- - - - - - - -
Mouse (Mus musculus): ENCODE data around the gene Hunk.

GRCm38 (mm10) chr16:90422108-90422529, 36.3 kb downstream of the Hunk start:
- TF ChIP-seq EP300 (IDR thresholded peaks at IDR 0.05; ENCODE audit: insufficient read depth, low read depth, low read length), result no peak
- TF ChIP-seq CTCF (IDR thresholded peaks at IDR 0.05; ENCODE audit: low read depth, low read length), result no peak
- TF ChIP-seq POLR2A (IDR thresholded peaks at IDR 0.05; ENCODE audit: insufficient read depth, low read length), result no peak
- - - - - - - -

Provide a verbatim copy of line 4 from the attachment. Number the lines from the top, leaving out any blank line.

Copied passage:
- TF ChIP-seq CTCF (IDR thresholded peaks at IDR 0.05; ENCODE audit: low read depth, low read length), result no peak